In Will the Auto Bailout Be Repaid? one commenter was very upset because I said that labor in the auto industry had been overpaid. I’m not picking favorites, notice that I accused all parties of having been overpaid. This is the result of a distorted market that allocates resources inefficiently. It rewards rent-seeking instead of value creation.
I’m not saying it was a conscious effort by Labor to rip people off, any more than it was a conscious effort by the contractors or the shareholders. It most likely wasn’t a conscious effort by any of the parties who benefited thereby.
As anecdotal evidence, I sometimes reference a $20,000 Christmas bonus at Chrysler, because I know people who received that amount in the early 1990s. I don’t know how representative that bonus was of their pool structure, but I was able to find some information on Ford and General motors with a quick Google search.
- In 1984, General Motors distributed $322 million in profit sharing.
- Between 1983 and 1989, Ford alone disbursed something like $2B worth of profit-sharing in this manner.
The bonuses referenced above, distributed as part of profit-sharing plans (and other perqs) may very well have been commensurate with the profit the Big Three was earning in the 1980s and 1990s.
Now, consider those bonuses in the 1980s and 1990s in another light:
The amount of money General Motors distributed in 1984 alone could’ve become $1B (at 5%) or $4B (at 11%). Had Ford retained the profit-sharing it distributed between 1983 and 1989, Ford woould currently be sitting on reserves of $5B (at 5%) or $13B (at 11%). They would have zero need for a taxpayer bailout.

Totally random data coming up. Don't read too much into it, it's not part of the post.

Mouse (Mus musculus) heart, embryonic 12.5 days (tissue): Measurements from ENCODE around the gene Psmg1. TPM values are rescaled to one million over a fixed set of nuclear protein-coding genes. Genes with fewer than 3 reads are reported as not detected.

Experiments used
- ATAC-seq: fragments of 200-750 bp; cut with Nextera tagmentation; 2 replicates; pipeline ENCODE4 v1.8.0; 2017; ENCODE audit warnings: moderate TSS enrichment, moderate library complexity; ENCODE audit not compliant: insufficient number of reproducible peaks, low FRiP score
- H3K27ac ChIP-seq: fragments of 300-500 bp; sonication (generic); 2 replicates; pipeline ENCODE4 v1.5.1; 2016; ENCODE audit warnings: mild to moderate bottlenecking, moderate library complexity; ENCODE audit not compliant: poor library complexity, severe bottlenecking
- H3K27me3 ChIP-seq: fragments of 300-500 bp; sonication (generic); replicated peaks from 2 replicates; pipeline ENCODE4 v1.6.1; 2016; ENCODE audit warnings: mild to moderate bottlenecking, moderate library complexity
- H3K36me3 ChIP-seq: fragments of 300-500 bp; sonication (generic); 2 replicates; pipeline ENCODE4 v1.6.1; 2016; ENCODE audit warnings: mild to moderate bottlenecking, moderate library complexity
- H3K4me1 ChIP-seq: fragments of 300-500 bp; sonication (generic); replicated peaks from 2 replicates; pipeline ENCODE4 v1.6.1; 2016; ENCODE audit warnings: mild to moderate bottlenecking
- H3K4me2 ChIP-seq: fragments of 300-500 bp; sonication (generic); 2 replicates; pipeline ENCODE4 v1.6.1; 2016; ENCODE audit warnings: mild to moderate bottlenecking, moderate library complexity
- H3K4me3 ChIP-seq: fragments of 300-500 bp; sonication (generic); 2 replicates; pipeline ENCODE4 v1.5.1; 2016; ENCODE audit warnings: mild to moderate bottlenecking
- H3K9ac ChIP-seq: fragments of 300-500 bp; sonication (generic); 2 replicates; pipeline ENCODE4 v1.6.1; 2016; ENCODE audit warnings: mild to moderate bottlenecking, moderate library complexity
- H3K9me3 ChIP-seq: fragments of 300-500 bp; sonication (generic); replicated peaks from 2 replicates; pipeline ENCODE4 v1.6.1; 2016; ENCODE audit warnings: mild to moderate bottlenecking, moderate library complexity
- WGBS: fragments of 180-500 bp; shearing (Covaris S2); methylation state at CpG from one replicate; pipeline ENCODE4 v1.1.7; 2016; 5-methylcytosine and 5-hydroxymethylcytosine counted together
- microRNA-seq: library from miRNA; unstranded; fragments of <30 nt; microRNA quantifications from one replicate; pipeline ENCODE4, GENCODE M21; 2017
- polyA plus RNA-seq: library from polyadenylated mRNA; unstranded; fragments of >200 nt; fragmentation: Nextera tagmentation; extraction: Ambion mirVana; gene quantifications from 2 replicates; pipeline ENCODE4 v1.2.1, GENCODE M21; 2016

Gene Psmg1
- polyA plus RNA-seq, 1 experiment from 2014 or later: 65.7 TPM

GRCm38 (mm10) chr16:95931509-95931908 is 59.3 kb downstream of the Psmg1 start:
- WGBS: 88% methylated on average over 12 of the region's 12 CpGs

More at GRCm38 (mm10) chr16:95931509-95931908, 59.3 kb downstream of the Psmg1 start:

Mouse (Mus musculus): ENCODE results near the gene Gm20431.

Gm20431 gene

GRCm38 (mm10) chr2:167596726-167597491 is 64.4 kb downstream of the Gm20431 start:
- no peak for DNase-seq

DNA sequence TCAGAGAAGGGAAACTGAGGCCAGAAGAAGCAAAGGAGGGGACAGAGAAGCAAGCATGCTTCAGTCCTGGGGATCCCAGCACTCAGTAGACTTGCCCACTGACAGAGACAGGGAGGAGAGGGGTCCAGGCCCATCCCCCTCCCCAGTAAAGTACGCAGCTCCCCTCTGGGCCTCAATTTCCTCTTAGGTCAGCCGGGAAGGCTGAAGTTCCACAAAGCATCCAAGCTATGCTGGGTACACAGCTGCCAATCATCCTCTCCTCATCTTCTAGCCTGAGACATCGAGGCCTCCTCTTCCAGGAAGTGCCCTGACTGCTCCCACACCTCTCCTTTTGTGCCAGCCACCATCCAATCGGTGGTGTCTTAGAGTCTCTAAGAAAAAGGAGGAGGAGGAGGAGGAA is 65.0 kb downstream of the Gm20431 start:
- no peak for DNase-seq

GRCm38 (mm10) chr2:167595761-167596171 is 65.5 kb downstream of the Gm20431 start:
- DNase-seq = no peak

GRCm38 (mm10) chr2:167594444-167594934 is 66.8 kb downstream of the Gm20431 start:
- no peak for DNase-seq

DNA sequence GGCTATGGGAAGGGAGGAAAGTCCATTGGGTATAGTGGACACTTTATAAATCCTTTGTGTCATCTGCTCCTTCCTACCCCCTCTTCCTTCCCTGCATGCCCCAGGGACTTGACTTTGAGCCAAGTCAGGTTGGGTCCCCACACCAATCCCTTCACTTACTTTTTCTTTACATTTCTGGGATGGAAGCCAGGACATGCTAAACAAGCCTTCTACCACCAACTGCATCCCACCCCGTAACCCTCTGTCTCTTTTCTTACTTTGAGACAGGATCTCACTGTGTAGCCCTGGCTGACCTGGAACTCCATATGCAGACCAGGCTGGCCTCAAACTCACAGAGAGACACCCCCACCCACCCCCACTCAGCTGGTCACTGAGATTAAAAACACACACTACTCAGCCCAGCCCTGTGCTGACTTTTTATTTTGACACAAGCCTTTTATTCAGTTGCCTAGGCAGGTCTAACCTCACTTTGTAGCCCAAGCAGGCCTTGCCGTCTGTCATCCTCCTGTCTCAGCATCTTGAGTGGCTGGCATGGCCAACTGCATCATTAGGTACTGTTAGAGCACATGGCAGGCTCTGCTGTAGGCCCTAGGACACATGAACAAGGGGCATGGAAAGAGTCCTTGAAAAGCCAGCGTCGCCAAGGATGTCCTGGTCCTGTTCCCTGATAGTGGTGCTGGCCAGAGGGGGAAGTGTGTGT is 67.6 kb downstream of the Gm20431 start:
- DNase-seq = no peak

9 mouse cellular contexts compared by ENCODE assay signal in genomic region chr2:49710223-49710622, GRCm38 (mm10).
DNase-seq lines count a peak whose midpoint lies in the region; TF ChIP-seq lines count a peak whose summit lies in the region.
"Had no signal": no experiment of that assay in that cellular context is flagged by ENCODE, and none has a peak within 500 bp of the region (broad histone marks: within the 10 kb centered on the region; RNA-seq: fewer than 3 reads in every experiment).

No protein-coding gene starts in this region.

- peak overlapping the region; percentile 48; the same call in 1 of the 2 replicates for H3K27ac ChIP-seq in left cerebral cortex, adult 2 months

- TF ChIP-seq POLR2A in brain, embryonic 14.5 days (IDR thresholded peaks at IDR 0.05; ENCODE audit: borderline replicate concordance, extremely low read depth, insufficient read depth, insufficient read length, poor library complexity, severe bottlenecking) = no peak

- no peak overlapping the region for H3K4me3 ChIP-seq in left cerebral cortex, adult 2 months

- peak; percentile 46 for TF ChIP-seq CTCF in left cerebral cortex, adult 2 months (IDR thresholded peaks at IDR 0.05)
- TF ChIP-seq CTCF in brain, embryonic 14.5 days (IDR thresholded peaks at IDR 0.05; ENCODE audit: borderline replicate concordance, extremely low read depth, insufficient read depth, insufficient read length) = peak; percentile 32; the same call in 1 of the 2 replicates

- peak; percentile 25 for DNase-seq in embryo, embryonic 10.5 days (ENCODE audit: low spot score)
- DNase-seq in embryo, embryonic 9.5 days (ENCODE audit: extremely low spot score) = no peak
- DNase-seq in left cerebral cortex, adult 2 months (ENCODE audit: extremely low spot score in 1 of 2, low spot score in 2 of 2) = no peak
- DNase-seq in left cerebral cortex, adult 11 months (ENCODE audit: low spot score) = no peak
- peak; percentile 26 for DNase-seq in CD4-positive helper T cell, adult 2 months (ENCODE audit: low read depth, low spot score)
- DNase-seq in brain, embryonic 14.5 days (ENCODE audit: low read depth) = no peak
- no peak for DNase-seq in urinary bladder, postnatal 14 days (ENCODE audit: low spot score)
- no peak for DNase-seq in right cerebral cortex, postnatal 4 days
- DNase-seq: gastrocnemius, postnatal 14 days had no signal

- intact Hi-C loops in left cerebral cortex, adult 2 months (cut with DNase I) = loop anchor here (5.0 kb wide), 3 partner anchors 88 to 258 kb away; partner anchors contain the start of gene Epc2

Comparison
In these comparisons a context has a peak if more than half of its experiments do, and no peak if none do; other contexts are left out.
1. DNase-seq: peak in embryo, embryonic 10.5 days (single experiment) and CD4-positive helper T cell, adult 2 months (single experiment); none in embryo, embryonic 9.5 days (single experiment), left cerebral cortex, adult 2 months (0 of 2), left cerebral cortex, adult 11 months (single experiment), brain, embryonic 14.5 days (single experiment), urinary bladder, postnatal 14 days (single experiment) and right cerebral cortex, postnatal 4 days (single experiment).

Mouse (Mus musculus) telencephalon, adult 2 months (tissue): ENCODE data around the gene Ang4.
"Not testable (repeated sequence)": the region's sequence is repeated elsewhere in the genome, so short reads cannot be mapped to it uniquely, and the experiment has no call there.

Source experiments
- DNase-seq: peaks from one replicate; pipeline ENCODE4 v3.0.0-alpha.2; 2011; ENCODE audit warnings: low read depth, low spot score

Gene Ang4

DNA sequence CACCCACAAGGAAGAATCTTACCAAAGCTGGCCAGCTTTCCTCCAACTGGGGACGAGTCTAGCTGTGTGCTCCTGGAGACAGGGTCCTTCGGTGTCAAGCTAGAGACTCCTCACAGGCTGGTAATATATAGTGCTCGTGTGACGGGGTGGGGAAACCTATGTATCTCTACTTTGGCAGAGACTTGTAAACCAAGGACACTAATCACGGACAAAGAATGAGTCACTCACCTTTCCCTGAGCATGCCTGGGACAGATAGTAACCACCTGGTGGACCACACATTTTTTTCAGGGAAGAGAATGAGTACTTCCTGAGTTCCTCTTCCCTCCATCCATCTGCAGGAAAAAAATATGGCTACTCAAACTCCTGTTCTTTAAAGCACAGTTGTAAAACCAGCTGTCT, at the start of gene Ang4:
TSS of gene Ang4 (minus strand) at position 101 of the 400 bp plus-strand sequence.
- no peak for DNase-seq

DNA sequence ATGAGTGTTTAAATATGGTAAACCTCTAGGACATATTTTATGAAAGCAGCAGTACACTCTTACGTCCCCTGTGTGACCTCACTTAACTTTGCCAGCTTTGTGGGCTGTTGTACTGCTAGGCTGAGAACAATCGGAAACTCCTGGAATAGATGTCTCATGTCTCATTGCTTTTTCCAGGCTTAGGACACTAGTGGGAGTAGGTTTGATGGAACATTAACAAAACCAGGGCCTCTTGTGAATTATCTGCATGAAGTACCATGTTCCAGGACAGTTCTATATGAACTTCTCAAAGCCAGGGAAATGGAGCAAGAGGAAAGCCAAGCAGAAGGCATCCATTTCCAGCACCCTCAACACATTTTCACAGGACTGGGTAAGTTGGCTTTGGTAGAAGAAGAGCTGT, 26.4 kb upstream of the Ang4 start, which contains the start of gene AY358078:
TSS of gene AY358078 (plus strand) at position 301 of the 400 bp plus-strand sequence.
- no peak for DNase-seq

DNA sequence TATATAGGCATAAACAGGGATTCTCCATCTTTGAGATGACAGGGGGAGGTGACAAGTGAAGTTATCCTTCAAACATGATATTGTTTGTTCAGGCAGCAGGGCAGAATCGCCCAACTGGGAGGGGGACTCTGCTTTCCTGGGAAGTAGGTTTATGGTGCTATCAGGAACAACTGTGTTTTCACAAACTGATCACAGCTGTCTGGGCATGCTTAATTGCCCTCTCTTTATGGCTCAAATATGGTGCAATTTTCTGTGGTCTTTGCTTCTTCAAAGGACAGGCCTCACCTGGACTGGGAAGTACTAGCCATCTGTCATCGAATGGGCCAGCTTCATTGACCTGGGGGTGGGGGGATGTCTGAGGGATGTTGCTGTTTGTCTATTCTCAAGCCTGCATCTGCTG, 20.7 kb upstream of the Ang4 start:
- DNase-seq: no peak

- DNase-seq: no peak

But what if the profit was excessive? What if those companies weren’t really producing sustainable value?
I know, hindsight is 20/20. Nobody, including the employees, Labor at the time, had any way of really knowing this. So they took their share of those profits. I’m not at all suggesting that Labor should not share in the profits of the company. Of course Labor should be well-rewarded when the company is doing well. But labor should likewise suffer when the company is performing poorly: this means reduced hours, reduced wages, plant closings, line discontinuations, layoffs, etc.
To argue for the bailout, on personal and emotional grounds, is to suggest that labor should always be paid the same amount of money, even when they’re producing too many cars that nobody wants to buy, which is to say that this particular type of labor should be paid in excess of its worth, which is to say, it will be overpaid. But even a proper reading of the labor theory of value implies that value is not the same as cost.
There is simply no justification for maintainging stasis in the Auto Industry. There is no reason to believe that either the amount of vehicles they’re currently producing, the amount of resources they’re consuming, or the number of people currently employed, is now and forever will be the optimal allocation.
We’d be better off paying 1/2 of them to dig ditches, and paying the other 1/2 of them to fill those ditches back up. At least then, they wouldn’t be consuming massive amounts of scarce material resources that could more efficiently produce other, valuable goods and services.